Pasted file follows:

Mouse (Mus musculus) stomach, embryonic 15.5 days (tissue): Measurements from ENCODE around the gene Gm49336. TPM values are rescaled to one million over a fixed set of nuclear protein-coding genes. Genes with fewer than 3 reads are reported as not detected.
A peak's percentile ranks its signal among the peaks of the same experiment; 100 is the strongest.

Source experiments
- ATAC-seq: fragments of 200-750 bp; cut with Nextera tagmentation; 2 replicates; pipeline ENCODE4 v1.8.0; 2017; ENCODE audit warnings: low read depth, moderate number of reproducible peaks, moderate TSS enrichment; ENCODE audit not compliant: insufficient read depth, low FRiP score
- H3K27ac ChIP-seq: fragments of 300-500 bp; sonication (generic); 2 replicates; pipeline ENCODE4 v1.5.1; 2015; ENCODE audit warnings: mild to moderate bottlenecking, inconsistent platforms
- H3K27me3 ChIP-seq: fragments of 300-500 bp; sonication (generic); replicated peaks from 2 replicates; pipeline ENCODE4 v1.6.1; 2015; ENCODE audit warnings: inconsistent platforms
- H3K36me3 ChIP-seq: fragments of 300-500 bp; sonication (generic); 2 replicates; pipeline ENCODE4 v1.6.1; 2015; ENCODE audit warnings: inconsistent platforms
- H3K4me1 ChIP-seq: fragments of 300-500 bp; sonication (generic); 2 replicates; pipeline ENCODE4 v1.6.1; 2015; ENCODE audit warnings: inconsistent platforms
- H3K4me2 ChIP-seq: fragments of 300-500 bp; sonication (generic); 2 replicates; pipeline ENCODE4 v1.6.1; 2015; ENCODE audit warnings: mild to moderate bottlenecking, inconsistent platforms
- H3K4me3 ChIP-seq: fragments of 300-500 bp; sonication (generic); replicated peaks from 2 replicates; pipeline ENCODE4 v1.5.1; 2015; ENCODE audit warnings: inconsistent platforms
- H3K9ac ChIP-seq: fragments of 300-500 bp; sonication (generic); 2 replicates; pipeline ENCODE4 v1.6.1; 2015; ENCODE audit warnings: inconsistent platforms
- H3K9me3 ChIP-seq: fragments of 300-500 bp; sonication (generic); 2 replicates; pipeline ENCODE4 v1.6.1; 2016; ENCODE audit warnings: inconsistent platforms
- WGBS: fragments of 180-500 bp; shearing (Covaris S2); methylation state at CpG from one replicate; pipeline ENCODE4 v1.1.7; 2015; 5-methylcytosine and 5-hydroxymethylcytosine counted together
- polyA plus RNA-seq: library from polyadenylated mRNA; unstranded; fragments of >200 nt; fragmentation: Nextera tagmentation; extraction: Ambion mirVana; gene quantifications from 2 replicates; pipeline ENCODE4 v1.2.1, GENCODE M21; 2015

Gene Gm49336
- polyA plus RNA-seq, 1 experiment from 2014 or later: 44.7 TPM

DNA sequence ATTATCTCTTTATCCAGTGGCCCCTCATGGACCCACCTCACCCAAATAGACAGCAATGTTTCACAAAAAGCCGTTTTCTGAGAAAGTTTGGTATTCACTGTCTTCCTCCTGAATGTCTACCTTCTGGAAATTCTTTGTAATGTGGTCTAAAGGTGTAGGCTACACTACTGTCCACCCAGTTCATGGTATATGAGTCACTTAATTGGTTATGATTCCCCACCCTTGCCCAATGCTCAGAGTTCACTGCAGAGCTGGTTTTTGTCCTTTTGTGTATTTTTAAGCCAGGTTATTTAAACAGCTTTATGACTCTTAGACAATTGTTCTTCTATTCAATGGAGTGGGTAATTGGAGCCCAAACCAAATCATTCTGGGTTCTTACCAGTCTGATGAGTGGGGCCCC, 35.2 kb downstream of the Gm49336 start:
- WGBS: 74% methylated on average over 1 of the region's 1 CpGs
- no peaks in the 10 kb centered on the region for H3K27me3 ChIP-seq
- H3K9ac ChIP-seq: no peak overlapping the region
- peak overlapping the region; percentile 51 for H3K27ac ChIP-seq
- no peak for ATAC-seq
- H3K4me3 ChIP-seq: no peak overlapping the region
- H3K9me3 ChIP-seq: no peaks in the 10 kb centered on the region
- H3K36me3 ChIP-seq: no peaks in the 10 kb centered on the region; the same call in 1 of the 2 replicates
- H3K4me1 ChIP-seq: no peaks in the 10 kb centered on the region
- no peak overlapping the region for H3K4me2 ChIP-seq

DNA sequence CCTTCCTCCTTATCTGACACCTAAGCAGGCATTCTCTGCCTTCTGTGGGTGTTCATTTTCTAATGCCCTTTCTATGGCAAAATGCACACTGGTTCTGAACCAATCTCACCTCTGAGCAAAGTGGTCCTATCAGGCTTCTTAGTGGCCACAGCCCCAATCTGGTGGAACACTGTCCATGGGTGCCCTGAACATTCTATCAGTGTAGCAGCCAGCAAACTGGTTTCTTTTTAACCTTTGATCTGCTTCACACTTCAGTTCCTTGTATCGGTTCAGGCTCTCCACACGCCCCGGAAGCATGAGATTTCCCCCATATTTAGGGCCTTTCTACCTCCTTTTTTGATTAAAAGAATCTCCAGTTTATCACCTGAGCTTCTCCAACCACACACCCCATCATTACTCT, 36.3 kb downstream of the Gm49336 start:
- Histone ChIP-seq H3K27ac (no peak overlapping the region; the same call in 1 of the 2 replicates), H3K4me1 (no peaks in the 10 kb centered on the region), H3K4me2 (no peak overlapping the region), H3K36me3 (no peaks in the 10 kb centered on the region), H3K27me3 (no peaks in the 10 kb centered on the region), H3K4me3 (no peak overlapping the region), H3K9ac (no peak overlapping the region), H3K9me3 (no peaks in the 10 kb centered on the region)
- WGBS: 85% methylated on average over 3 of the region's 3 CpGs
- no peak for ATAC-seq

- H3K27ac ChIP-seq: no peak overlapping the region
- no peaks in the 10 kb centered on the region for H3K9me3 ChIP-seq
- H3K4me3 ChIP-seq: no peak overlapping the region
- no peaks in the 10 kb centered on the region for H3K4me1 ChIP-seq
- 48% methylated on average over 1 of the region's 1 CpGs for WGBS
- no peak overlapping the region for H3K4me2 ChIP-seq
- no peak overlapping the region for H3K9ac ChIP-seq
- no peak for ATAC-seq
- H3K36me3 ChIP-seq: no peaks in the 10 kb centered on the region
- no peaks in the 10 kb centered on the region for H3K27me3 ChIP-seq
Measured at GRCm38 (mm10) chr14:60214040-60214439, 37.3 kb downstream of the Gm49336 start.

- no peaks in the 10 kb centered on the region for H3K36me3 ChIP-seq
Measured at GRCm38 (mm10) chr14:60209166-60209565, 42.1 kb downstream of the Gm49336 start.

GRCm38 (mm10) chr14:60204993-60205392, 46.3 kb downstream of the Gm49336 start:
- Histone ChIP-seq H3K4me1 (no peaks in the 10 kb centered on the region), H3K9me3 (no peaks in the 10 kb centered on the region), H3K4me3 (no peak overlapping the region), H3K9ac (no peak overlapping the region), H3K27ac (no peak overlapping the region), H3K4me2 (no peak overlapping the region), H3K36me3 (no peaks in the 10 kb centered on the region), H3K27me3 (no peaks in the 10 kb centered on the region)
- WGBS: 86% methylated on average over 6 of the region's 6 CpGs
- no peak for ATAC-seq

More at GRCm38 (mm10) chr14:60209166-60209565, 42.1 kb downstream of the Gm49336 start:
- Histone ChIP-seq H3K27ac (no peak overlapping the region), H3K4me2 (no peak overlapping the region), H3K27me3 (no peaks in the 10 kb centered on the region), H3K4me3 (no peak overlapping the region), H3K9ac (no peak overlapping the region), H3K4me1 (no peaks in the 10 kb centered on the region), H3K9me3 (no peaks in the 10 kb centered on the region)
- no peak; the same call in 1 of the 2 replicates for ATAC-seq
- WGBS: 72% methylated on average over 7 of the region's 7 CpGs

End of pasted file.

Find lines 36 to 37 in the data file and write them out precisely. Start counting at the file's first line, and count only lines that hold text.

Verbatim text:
- 48% methylated on average over 1 of the region's 1 CpGs for WGBS
- no peak overlapping the region for H3K4me2 ChIP-seq